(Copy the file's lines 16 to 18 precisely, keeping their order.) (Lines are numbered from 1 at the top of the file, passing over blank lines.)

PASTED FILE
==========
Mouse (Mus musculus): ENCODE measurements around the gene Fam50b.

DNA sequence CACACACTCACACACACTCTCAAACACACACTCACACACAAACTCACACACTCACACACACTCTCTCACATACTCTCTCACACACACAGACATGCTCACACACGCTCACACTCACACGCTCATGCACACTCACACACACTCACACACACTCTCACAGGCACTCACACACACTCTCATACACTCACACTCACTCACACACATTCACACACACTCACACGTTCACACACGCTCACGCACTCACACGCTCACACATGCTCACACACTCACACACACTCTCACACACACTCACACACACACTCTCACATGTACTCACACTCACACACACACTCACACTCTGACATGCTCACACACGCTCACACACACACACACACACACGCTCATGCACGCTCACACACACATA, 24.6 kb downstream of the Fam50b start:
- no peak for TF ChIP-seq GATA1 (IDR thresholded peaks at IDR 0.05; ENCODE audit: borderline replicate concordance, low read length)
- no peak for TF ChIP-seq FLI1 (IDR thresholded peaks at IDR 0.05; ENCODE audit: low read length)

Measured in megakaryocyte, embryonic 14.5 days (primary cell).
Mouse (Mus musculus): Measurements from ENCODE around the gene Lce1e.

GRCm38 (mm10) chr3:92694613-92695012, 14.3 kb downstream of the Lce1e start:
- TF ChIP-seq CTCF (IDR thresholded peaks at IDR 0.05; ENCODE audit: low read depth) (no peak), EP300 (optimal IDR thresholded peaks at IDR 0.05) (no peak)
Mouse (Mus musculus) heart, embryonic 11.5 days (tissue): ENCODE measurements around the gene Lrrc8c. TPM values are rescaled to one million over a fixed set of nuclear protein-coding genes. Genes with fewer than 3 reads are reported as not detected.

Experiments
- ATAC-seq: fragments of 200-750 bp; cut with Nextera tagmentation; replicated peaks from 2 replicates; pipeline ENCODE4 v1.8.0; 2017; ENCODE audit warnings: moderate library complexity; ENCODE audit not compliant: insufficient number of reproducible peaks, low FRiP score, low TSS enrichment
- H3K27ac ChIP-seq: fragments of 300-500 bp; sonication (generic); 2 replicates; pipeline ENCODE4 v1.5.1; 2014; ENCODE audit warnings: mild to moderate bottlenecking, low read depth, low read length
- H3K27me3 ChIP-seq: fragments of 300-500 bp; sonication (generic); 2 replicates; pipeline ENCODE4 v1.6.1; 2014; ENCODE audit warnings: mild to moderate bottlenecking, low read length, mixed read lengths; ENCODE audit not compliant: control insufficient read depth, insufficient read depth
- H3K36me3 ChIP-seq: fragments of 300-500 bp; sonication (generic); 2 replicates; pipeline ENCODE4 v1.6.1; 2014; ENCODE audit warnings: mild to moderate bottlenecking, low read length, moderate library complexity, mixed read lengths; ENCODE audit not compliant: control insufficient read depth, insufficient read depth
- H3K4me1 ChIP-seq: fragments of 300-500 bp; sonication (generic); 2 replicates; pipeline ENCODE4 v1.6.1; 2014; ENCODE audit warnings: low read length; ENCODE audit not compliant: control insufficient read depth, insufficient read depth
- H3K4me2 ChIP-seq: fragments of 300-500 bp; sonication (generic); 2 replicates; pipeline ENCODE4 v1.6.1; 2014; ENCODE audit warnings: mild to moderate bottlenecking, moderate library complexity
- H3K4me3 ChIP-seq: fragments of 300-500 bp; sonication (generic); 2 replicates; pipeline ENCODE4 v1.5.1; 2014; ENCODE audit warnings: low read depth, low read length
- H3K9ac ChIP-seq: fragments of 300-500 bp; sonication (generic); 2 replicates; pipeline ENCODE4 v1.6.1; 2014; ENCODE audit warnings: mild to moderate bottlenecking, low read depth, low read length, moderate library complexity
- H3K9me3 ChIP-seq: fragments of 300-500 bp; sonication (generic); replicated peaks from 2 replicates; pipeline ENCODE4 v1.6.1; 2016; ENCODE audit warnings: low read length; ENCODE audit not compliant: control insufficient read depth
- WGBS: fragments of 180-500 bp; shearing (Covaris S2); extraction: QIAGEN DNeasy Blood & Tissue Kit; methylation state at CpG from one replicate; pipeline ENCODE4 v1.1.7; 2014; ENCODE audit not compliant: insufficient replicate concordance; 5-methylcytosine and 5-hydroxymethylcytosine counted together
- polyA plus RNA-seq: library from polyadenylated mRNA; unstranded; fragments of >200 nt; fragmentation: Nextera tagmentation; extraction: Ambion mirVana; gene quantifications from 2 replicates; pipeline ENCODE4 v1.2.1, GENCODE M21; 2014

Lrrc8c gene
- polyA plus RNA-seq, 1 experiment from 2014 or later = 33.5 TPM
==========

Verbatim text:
- H3K4me2 ChIP-seq: fragments of 300-500 bp; sonication (generic); 2 replicates; pipeline ENCODE4 v1.6.1; 2014; ENCODE audit warnings: mild to moderate bottlenecking, moderate library complexity
- H3K4me3 ChIP-seq: fragments of 300-500 bp; sonication (generic); 2 replicates; pipeline ENCODE4 v1.5.1; 2014; ENCODE audit warnings: low read depth, low read length
- H3K9ac ChIP-seq: fragments of 300-500 bp; sonication (generic); 2 replicates; pipeline ENCODE4 v1.6.1; 2014; ENCODE audit warnings: mild to moderate bottlenecking, low read depth, low read length, moderate library complexity